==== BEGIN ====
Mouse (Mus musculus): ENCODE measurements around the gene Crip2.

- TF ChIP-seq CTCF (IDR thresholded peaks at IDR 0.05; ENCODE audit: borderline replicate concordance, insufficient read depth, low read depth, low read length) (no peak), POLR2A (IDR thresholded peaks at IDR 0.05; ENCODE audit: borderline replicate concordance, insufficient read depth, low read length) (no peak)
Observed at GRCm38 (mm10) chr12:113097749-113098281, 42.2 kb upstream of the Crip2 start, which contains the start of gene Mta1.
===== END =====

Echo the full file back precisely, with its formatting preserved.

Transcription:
Mouse (Mus musculus): ENCODE measurements around the gene Crip2.

- TF ChIP-seq CTCF (IDR thresholded peaks at IDR 0.05; ENCODE audit: borderline replicate concordance, insufficient read depth, low read depth, low read length) (no peak), POLR2A (IDR thresholded peaks at IDR 0.05; ENCODE audit: borderline replicate concordance, insufficient read depth, low read length) (no peak)
Observed at GRCm38 (mm10) chr12:113097749-113098281, 42.2 kb upstream of the Crip2 start, which contains the start of gene Mta1.